Ethnography is a key mode of knowledge production for cultural anthropologists, one that engages methodological as well as theoretical questions, and for that reason it can be challenging to teach. Are there ways to expose undergraduates to ethnography if you teach in a department with no designated ethnography course? What role do mobile technologies and social media play in ethnographic research? How do you model ethical research practices? How can you impart the value of ethnography to non-anthropology majors in a general education course? What can you do to demonstrate the rigor and scope of ethnography in a quantitatively-driven era of Big Data?
The experiential workshop “Teaching Ethnography” will combine roundtable discussion with real-time advising and troubleshooting about teaching ethnography at the undergraduate and graduate level. The participants seek to encourage instructors at all levels to discuss experiences, share ideas, and create a site of exchange about the day-to-day concerns of teaching our methodological “crown jewel.”
In Part 1 of the workshop, the organizers will present their own perspectives and experiences related to teaching ethnography. In Part 2, attendees will have an opportunity to bring up their specific questions and concerns. Bring your ideas, your syllabi, and assignments, and join us for this interactive workshop.
Women in Biological Anthropology: Challenges and Perspectives (Friday 8:30-10:00)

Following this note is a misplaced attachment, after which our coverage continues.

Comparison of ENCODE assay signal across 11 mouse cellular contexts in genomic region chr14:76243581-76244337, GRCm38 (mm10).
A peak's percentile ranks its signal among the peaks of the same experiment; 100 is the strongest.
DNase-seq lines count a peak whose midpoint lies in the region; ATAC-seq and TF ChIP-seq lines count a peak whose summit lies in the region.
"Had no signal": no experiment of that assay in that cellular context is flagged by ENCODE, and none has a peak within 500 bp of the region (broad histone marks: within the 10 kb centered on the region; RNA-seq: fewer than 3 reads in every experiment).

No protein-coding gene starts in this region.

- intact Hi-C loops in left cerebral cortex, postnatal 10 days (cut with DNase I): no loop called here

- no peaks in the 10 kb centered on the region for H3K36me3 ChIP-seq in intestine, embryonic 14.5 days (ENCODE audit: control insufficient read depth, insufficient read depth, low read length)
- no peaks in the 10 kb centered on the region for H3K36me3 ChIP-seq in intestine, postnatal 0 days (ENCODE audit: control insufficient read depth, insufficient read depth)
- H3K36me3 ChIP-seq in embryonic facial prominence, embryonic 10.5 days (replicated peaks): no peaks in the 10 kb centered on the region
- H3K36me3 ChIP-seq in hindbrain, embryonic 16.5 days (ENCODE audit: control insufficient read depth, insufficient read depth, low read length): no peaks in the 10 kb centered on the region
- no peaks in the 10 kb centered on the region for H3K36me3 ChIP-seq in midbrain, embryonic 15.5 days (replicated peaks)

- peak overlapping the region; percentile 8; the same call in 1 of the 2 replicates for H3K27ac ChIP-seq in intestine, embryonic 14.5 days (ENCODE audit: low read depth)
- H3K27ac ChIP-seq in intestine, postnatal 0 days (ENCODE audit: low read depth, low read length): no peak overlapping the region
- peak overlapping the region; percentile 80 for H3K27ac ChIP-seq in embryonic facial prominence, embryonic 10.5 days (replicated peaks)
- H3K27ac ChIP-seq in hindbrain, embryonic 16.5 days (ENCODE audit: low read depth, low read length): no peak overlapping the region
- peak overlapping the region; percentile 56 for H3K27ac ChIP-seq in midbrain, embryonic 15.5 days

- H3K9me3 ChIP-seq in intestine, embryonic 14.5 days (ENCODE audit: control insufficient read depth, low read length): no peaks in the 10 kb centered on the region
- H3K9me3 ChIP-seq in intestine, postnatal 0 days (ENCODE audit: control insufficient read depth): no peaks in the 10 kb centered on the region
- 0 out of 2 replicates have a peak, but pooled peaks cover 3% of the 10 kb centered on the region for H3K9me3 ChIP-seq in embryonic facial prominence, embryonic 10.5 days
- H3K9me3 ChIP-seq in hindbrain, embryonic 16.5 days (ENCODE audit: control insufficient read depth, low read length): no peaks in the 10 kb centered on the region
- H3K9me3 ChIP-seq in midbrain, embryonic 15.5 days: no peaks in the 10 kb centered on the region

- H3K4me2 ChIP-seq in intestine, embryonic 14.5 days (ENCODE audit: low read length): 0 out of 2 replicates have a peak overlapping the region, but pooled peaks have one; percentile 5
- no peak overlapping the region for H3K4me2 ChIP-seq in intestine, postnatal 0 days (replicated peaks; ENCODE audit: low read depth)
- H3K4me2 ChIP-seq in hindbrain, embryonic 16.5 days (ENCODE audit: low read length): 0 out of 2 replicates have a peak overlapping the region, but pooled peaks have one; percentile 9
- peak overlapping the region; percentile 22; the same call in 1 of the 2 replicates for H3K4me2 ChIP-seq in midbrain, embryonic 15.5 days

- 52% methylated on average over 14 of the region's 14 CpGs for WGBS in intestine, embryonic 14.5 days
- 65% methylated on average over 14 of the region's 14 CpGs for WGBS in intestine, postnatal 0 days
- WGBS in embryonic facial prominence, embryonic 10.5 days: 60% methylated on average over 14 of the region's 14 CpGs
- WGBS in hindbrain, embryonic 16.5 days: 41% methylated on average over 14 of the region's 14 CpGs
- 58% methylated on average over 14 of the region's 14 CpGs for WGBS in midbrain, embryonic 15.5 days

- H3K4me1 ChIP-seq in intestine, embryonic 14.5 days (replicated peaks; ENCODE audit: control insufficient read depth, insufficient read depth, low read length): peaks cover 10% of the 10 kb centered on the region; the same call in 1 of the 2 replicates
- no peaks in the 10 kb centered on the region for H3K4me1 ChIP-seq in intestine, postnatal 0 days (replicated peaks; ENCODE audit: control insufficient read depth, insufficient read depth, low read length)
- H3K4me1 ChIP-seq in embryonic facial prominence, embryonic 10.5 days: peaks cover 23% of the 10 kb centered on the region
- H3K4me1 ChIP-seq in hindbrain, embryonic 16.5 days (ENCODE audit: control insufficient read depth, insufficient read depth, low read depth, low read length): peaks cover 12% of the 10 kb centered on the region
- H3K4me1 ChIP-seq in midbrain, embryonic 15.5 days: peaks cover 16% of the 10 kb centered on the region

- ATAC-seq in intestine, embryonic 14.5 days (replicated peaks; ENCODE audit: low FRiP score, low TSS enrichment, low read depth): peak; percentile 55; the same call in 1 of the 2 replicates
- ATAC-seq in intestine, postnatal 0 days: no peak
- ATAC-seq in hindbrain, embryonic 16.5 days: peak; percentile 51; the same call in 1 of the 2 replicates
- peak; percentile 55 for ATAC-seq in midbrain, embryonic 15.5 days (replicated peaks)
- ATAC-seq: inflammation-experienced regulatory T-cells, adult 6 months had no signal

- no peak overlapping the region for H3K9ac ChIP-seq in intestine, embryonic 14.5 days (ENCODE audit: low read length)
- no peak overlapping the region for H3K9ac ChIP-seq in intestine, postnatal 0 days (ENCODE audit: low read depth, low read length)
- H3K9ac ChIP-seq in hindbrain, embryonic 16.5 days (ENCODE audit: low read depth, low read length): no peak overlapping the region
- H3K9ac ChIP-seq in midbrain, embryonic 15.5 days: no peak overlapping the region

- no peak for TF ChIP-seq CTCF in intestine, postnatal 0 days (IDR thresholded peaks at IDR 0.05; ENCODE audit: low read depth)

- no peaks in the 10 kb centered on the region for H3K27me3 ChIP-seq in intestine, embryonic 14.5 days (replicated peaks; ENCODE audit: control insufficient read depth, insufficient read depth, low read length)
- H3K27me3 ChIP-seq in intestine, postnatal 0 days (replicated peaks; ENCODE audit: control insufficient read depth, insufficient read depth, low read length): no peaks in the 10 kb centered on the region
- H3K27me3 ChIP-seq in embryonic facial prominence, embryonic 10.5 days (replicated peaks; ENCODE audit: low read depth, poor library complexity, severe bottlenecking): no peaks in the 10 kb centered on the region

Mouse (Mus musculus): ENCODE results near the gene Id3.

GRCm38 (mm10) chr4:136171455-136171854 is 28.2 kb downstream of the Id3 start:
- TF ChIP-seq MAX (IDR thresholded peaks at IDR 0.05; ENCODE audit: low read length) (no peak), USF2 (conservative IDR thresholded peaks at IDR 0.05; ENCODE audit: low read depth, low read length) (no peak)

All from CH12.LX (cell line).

Facilitator: Hannah Marsh (University of Central Missouri)
Racism Amongst Us, the Anthros (Friday 3:30-5:15)
Moderator: Jennifer Santos Esperanza (Beloit College)
This session will focus on racism, inequality and representation within the discipline of anthropology. We invite CSAS participants to engage in a discussion about anthropology’s role in teaching about racial inequality. How is our discipline still complicit in reifying the binary of “Us” versus “Other”? How is anthropology presented to the public and to our students, given the increasing diversity of its researchers, practitioners and research topics? To what extent is our discipline willing to engage in conversations about Whiteness? Why, in a nutshell, do our textbook covers and AAA calendars continually use “tribal Others” as mascots for our discipline?
Immigration Issues in the Central States: What Anthropologists Can Do (Saturday 1:30-3:15)
Moderator: Margaret Buckner (Missouri State University)
Join our Distinguished co-lecturers and other participants in a discussion of what anthropologists are doing and can do with and for immigrants in the Midwest.